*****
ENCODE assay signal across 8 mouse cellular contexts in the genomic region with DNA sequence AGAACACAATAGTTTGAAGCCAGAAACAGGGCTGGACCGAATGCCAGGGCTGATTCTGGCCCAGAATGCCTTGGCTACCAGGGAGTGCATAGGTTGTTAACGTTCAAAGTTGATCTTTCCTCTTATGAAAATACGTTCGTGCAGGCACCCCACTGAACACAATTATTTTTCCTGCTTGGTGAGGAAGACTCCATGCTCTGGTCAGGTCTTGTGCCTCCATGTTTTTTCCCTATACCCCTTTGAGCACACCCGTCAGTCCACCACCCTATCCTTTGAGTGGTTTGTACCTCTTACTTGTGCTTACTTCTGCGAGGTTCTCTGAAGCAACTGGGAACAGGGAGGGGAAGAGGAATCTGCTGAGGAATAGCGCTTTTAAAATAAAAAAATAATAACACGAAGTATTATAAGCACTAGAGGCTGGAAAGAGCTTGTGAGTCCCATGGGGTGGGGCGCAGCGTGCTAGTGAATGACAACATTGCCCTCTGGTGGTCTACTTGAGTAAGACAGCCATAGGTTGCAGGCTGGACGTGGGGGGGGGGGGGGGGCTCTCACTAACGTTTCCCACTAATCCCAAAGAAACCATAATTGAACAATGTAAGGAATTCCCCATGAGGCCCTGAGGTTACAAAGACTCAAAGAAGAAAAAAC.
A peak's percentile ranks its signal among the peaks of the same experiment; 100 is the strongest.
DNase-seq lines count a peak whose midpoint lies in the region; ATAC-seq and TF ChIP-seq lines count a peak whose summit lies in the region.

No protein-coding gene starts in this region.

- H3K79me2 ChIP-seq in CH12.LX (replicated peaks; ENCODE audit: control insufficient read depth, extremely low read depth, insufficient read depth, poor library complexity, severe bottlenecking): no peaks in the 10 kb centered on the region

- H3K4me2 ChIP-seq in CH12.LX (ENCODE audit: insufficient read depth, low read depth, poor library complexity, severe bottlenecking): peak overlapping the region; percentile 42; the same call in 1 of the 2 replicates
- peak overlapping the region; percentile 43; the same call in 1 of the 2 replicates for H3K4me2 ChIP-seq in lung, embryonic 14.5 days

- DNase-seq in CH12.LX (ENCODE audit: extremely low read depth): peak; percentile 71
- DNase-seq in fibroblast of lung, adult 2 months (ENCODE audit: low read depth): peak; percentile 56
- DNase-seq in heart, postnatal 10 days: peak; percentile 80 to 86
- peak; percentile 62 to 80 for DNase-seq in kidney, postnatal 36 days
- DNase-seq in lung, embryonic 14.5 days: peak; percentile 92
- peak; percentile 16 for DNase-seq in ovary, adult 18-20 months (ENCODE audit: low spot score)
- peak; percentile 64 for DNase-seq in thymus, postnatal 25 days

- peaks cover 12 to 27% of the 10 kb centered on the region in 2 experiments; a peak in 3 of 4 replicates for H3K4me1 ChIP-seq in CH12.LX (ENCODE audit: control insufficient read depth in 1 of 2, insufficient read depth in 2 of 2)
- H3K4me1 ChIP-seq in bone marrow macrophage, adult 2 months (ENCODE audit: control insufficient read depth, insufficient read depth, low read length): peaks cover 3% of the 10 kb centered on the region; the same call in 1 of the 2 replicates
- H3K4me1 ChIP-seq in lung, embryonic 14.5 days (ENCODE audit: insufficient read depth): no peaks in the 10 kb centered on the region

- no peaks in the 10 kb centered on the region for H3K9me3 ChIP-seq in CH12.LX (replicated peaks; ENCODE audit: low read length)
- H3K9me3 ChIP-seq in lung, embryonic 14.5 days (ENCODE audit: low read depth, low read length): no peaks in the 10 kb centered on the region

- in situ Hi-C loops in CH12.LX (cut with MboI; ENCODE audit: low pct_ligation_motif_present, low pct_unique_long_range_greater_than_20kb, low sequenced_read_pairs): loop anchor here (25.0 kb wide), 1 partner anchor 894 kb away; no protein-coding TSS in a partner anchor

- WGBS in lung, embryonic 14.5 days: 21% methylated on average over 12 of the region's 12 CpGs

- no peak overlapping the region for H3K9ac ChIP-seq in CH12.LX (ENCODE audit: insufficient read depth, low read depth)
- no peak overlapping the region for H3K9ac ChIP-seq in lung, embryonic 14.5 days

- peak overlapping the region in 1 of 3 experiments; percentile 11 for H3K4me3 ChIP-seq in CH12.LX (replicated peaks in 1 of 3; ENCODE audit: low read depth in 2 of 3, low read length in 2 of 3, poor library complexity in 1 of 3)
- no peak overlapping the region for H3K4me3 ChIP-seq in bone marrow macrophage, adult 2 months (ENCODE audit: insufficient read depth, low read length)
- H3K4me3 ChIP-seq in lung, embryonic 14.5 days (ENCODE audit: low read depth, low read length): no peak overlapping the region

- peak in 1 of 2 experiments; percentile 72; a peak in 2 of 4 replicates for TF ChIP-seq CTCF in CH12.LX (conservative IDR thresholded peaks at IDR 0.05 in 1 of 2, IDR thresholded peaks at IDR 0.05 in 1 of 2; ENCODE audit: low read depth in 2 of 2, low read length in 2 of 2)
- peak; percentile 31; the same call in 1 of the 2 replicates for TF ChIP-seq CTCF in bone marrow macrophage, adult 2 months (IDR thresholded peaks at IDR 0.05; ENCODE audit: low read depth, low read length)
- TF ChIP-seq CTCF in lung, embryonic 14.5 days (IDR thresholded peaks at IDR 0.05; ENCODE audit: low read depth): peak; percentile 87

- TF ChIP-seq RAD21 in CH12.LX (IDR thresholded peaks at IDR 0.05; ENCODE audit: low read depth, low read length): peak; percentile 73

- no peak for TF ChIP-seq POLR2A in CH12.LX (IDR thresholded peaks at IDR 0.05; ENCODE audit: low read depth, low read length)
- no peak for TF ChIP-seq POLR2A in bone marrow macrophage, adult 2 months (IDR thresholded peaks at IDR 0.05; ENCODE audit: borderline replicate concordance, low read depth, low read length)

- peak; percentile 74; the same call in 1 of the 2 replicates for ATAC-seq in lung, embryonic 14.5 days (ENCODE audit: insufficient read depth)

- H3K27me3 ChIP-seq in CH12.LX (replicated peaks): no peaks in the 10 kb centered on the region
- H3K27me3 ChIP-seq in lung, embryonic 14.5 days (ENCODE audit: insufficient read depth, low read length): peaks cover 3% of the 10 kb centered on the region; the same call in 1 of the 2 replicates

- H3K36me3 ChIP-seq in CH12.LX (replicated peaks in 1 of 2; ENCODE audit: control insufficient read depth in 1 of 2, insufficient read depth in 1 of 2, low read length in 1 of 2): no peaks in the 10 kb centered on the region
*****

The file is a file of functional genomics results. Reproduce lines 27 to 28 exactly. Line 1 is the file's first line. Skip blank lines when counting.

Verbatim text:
- peak in 1 of 2 experiments; percentile 72; a peak in 2 of 4 replicates for TF ChIP-seq CTCF in CH12.LX (conservative IDR thresholded peaks at IDR 0.05 in 1 of 2, IDR thresholded peaks at IDR 0.05 in 1 of 2; ENCODE audit: low read depth in 2 of 2, low read length in 2 of 2)
- peak; percentile 31; the same call in 1 of the 2 replicates for TF ChIP-seq CTCF in bone marrow macrophage, adult 2 months (IDR thresholded peaks at IDR 0.05; ENCODE audit: low read depth, low read length)